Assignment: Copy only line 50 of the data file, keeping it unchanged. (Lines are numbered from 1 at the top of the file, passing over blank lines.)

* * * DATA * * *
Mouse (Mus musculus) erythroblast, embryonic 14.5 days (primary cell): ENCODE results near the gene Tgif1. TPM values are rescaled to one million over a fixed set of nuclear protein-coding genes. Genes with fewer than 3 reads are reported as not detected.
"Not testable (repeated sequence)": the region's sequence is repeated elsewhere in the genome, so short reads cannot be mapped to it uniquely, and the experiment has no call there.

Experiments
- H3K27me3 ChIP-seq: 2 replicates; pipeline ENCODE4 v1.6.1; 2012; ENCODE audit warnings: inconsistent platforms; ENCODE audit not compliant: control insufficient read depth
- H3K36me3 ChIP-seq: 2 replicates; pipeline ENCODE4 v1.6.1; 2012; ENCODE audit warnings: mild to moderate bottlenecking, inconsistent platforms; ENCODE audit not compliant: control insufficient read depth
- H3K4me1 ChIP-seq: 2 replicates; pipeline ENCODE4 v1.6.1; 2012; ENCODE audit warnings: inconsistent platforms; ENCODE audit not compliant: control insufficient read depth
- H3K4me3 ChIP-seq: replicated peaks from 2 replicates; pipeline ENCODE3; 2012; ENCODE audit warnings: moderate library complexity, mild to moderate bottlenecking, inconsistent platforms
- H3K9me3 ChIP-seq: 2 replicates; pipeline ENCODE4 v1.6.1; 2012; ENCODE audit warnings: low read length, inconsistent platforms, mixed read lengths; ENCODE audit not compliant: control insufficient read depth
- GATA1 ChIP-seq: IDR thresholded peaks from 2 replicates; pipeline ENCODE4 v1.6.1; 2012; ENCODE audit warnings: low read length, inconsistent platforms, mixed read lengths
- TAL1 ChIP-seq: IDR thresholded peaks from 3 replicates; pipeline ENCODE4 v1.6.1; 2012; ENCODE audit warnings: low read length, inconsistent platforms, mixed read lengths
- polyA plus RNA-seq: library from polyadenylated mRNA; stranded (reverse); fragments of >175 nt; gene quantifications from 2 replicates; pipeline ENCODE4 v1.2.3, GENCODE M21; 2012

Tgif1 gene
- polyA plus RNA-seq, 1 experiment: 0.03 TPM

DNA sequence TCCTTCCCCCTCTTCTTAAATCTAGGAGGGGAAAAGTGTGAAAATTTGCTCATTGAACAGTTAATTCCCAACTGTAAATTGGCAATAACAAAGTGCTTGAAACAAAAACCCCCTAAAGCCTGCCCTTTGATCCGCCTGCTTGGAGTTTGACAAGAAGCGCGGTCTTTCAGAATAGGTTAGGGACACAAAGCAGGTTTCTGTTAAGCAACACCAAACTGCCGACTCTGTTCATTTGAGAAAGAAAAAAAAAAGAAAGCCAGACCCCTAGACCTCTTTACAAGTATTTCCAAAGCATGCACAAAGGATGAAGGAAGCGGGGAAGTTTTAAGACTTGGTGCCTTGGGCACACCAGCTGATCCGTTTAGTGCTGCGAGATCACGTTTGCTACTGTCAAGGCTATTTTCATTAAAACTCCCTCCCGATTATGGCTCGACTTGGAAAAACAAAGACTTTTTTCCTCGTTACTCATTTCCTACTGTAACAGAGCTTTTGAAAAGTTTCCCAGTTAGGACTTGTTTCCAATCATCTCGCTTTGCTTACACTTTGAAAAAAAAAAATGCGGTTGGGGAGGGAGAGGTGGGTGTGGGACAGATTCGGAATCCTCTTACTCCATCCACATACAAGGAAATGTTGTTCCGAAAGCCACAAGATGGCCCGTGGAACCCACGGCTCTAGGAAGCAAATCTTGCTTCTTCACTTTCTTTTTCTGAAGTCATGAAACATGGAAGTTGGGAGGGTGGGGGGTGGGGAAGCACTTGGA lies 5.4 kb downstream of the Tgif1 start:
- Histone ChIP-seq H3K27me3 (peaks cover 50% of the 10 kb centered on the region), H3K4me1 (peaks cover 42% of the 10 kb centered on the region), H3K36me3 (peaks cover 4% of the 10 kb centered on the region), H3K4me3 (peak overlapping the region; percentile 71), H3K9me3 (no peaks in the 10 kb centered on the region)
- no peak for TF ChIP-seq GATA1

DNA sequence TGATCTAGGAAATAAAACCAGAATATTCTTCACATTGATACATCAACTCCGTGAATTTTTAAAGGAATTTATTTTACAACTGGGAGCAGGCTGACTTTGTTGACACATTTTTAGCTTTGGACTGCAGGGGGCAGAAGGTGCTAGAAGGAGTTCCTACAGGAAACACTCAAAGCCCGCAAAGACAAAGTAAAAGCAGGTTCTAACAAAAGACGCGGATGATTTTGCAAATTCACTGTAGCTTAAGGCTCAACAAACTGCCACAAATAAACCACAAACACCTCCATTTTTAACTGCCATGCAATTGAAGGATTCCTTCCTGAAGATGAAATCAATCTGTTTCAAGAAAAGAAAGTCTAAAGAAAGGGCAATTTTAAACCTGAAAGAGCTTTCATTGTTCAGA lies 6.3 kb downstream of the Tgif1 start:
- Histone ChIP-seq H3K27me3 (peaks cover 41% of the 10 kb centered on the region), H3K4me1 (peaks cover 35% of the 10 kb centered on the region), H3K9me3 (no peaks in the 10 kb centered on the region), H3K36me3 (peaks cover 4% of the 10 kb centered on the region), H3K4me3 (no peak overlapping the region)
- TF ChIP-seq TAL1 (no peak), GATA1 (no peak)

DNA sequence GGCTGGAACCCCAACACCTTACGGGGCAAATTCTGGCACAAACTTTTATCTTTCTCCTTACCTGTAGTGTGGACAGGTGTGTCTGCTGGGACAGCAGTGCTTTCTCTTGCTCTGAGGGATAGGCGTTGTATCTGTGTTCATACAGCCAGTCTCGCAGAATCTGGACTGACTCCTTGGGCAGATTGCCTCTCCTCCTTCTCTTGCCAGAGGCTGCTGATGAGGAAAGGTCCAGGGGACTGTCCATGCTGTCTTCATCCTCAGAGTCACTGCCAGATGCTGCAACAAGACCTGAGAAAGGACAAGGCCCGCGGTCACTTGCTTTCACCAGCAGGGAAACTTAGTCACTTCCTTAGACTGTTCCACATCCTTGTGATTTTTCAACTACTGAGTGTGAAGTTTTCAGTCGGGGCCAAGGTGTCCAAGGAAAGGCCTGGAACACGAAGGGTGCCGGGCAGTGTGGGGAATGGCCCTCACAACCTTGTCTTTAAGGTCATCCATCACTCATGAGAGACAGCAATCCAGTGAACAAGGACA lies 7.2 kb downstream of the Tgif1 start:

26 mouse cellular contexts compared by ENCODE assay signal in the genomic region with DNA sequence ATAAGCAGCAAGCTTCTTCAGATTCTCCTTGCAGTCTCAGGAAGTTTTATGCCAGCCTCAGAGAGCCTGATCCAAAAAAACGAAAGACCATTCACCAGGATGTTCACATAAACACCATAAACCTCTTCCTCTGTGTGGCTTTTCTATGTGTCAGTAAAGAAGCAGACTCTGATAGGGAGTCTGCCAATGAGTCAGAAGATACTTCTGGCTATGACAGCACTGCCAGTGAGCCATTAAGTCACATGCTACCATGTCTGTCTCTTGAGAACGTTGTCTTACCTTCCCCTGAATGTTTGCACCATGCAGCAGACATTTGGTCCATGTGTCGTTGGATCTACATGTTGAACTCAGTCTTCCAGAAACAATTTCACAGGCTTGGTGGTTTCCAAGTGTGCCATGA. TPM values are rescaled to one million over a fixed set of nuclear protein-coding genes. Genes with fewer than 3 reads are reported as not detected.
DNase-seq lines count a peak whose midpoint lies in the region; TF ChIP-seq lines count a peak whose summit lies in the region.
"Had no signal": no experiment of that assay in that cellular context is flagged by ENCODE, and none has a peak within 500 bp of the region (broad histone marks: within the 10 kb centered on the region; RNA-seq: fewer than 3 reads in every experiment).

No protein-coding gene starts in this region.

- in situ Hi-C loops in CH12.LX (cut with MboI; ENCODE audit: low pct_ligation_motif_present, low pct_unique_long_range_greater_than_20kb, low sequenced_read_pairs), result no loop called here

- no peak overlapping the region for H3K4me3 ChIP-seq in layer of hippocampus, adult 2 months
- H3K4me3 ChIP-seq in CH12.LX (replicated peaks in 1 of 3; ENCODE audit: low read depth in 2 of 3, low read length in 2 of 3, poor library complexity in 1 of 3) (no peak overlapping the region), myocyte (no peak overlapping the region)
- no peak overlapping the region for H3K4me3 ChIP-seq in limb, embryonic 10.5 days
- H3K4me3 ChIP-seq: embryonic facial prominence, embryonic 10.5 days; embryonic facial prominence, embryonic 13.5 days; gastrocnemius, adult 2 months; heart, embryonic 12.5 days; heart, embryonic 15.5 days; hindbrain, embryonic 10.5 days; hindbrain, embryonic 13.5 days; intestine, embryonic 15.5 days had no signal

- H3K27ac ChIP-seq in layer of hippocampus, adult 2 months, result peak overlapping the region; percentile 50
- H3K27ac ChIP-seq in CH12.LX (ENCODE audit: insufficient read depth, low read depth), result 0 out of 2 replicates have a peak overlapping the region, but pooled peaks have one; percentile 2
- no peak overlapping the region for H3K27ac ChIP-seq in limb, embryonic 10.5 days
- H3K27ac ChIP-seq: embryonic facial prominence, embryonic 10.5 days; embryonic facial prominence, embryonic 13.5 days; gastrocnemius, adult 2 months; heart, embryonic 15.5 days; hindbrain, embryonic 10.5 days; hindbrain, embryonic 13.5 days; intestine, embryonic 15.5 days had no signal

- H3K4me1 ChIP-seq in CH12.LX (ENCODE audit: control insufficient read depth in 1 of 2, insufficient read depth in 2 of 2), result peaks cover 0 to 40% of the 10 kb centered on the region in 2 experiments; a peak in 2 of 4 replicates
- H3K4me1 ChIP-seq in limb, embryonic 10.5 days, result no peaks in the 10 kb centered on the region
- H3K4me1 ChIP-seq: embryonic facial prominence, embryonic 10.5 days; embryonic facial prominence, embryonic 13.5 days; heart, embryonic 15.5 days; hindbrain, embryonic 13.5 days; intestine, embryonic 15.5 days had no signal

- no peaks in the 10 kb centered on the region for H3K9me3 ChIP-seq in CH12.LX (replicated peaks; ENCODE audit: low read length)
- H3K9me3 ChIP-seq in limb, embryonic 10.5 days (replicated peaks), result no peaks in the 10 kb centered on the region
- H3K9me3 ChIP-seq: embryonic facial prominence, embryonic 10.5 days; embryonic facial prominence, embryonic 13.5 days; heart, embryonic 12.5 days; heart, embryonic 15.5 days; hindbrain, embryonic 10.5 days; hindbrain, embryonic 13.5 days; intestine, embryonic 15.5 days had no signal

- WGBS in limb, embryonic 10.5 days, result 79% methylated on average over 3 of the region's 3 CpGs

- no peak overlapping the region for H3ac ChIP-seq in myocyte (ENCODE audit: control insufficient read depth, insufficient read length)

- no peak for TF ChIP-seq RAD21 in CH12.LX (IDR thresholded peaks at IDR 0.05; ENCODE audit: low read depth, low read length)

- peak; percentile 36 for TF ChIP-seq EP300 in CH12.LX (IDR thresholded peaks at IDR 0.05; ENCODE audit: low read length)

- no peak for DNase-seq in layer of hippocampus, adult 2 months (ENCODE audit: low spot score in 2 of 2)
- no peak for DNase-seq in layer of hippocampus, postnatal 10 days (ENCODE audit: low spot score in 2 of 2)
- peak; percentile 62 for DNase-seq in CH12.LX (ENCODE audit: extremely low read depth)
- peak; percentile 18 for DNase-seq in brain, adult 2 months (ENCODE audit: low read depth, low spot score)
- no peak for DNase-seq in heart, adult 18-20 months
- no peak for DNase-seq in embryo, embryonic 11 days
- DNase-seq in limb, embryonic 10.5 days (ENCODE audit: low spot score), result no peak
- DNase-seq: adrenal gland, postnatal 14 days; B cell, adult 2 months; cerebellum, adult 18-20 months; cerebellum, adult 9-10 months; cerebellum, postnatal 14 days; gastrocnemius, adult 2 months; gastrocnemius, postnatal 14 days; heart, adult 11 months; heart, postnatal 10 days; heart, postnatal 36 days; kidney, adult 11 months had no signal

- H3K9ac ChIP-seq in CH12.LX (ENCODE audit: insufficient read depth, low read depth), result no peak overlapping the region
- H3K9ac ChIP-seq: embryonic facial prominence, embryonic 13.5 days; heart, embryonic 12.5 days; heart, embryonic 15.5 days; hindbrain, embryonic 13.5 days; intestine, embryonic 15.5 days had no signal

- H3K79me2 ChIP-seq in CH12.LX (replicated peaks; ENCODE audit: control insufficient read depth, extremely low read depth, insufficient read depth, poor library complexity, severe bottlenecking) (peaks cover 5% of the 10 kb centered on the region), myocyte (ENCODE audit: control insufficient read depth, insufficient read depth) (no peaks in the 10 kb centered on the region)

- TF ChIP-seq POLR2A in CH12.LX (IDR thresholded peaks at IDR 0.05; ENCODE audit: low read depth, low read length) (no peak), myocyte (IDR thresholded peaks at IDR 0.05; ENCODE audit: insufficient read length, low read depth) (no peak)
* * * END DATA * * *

- DNase-seq in limb, embryonic 10.5 days (ENCODE audit: low spot score), result no peak